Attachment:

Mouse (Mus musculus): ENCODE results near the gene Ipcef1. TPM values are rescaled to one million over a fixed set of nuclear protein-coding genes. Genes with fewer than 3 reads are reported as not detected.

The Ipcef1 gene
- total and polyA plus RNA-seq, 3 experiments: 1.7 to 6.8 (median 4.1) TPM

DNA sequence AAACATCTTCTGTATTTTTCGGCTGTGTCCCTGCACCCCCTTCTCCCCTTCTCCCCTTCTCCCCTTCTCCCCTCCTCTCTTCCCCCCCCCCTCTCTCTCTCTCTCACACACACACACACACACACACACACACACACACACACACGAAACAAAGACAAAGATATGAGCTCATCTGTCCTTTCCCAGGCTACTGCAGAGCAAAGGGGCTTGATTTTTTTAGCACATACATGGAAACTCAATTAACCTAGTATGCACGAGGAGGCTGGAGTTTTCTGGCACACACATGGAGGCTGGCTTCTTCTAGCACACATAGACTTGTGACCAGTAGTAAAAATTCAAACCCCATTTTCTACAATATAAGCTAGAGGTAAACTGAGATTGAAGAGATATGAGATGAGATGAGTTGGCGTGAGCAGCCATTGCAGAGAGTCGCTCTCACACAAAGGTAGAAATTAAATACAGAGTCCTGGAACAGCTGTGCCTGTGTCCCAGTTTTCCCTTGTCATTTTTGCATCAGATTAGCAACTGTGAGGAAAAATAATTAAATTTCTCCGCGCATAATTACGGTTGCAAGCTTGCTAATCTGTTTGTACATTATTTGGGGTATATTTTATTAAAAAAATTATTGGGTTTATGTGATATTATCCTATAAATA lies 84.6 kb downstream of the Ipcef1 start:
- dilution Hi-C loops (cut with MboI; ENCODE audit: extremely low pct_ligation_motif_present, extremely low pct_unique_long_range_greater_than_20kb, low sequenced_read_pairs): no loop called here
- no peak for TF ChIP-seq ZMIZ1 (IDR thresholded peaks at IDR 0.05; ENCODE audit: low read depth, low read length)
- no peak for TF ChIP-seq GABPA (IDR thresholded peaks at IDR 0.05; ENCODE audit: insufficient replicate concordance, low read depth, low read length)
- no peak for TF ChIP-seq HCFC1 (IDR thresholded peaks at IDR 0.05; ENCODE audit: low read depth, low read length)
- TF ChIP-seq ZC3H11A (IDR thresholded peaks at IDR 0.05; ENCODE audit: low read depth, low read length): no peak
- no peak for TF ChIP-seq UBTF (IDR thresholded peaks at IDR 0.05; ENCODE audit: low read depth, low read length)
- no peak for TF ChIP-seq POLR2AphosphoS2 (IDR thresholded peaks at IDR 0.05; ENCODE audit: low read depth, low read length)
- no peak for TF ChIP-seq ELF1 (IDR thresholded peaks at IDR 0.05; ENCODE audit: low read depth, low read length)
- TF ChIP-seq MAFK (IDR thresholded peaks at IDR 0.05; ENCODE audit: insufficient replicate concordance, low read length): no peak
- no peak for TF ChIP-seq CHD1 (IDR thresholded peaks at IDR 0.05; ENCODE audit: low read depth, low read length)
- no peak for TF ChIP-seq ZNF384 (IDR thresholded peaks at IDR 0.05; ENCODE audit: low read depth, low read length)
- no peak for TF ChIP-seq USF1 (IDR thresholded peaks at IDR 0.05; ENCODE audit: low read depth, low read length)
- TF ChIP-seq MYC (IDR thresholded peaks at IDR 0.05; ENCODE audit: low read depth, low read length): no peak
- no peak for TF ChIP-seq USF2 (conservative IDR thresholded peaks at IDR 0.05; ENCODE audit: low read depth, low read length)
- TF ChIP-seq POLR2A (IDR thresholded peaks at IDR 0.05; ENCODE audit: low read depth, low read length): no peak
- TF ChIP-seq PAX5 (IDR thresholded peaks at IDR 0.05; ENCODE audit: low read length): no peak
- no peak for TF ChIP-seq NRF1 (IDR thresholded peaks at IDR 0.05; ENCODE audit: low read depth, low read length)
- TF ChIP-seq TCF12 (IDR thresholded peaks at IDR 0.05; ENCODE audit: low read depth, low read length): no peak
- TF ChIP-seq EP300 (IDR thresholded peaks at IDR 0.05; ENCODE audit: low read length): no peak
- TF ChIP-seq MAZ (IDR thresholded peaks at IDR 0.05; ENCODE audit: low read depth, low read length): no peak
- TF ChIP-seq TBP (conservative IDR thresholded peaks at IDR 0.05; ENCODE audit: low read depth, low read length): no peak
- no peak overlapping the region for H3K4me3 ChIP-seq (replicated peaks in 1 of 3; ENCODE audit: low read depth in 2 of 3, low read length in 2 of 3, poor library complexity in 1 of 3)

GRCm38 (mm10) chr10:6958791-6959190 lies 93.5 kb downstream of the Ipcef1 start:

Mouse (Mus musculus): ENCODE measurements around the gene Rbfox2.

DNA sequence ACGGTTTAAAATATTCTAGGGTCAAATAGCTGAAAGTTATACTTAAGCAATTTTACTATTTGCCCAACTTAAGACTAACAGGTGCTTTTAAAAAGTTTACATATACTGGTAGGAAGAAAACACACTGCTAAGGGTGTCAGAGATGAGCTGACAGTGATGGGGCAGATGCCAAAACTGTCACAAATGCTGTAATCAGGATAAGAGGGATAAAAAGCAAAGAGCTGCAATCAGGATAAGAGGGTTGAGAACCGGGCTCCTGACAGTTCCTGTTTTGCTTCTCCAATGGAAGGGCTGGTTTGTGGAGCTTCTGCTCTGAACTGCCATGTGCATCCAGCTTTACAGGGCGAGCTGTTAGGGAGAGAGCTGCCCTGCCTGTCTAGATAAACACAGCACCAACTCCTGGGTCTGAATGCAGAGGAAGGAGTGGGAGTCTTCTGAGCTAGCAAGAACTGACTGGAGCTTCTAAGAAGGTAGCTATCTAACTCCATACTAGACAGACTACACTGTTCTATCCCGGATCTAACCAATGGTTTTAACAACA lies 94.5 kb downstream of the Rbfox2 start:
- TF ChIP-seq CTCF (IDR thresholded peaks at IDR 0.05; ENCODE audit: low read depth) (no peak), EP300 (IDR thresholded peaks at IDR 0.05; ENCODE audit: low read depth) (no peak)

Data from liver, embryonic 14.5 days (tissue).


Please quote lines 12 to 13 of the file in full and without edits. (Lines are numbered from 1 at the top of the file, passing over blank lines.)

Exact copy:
- no peak for TF ChIP-seq ELF1 (IDR thresholded peaks at IDR 0.05; ENCODE audit: low read depth, low read length)
- TF ChIP-seq MAFK (IDR thresholded peaks at IDR 0.05; ENCODE audit: insufficient replicate concordance, low read length): no peak